travel

travel around Australia

Sunrise is a temporary thing…

My gypsy life is almost dormant this year, but I did have one fortnight outback adventure that I thought would be appropriate to re-blog here. I hope you enjoy following me into the red centre…

Living in Paradise...

To see a sunrise means being in the right place at the right time. That golden glow is a temporary thing as the sun moves steadily upward and the day begins.

So to catch that special moment as the sun lights up Uluru/Ayers Rock we roll out of our warm and cosy camp beds at 4am. Jake has coffee and toast ready for us. It is cold. I think it is about 4C and I layer up with plenty of clothes including jacket, gloves, scarf and of course the beanie…

Jake takes us to a private spot he knows. We have the moment to ourselves, no other tourists. It seems to take so long for the sun to make an appearance. I walk around and stamp my feet trying to keep warm, anxiously watching the horizon.

Then the sky slowly lightens and the imposing bulk of Uluru rises out of the plain.

outback tour uluru pc 157_4000x3000The light…

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Categories: travel | 14 Comments

Tribute to a Wheelbarrow

I’m reblogging this second post as I am still having difficulties getting my new blog working. I’m not sure how it appears as I changed the theme for these posts but both seem different. To be honest I’m beginning to think it may go in the “too hard basket” I’ve spent so much time and not enjoying the experience… I’ve found how to put a like button on, but now the comments appear to have disappeared… “agh”…. ok back to the drawing board.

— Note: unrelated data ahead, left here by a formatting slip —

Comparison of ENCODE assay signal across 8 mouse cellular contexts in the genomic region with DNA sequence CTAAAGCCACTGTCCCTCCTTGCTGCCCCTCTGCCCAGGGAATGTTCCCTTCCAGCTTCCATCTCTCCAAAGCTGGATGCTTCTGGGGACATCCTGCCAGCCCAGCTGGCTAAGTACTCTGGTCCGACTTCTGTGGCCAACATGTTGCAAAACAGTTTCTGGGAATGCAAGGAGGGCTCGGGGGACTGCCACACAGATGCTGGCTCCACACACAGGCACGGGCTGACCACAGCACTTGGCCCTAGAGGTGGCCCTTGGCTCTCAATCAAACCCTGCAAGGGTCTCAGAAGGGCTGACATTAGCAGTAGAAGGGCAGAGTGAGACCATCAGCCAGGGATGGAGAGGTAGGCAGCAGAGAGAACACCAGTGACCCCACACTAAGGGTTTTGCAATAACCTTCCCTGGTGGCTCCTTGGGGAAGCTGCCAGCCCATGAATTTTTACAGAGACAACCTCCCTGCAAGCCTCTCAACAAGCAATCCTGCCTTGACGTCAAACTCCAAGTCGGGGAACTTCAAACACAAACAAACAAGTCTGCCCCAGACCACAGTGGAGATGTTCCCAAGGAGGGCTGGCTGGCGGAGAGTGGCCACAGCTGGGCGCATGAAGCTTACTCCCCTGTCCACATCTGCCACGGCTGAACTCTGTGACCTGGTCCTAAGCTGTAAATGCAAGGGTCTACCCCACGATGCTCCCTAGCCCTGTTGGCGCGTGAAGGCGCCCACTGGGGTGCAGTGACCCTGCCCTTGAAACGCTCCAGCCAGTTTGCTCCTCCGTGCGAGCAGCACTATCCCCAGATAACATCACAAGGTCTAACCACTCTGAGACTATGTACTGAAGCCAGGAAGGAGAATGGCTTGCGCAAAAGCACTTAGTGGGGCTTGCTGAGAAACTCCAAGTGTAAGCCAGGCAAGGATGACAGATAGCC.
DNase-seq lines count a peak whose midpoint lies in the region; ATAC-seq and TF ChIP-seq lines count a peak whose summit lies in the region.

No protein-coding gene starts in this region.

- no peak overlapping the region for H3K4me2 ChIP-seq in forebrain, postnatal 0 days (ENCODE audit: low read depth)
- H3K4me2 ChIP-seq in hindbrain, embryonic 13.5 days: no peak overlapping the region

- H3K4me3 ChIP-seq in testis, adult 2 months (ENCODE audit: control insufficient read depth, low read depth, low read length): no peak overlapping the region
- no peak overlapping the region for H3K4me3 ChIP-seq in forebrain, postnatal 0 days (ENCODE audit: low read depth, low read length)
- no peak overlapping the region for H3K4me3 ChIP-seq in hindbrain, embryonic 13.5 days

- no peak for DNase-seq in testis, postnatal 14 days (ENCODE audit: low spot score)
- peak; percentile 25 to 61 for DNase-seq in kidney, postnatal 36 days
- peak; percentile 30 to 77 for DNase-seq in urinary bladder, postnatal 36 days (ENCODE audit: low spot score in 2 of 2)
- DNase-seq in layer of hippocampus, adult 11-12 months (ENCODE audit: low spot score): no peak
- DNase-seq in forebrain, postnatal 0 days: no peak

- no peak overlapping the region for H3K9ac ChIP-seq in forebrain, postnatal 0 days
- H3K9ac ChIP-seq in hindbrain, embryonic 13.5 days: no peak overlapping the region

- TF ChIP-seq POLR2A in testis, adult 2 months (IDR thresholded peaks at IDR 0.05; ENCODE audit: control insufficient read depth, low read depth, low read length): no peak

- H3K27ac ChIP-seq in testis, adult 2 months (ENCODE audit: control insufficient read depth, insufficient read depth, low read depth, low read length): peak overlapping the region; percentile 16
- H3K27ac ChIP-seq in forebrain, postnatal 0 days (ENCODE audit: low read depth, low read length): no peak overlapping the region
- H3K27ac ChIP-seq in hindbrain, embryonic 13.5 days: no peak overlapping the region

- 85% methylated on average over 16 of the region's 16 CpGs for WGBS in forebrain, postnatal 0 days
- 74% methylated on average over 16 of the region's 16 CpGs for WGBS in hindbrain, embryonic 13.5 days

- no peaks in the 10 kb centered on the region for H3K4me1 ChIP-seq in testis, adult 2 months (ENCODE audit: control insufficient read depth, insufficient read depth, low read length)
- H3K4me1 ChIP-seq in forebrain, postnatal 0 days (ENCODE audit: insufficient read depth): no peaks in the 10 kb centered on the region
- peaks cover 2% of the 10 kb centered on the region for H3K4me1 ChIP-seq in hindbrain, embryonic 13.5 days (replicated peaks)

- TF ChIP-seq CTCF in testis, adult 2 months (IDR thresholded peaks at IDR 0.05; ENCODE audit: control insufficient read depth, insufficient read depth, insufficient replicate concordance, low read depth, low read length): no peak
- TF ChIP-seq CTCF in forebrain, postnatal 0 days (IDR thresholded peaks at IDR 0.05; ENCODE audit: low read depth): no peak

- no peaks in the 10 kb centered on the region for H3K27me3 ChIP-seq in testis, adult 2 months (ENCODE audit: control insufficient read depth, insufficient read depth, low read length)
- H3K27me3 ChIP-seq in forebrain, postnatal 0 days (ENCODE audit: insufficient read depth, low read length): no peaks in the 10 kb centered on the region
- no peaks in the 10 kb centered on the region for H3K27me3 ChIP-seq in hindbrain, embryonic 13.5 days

Living in Paradise...

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Today I would like to show you my tribute to a wheelbarrow, my workhorse through 17 years of sweat and construction as we dug and designed, mulched and watered to create our dream tropical garden. It carted rocks by the hundred, mulch, compost, prunings and weeds and helped us change an uninspiring expanse of rather scruffy lawn into the garden we love.

Wheelbarrow A small watercolour painting I did of my faithful wheelbarrow. Calligraphy is another art form I am working on and I love this quote I copied. I put them both together using Photo Shop.

It was not without some trauma. A few years ago the tyre burst. It couldn’t be repaired or a replacement found, but the barrow still had many more years of life left. So not being one to throw anything away Jack stuffed the tyre with old rags and tied it together with  rope and the…

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Categories: travel | 11 Comments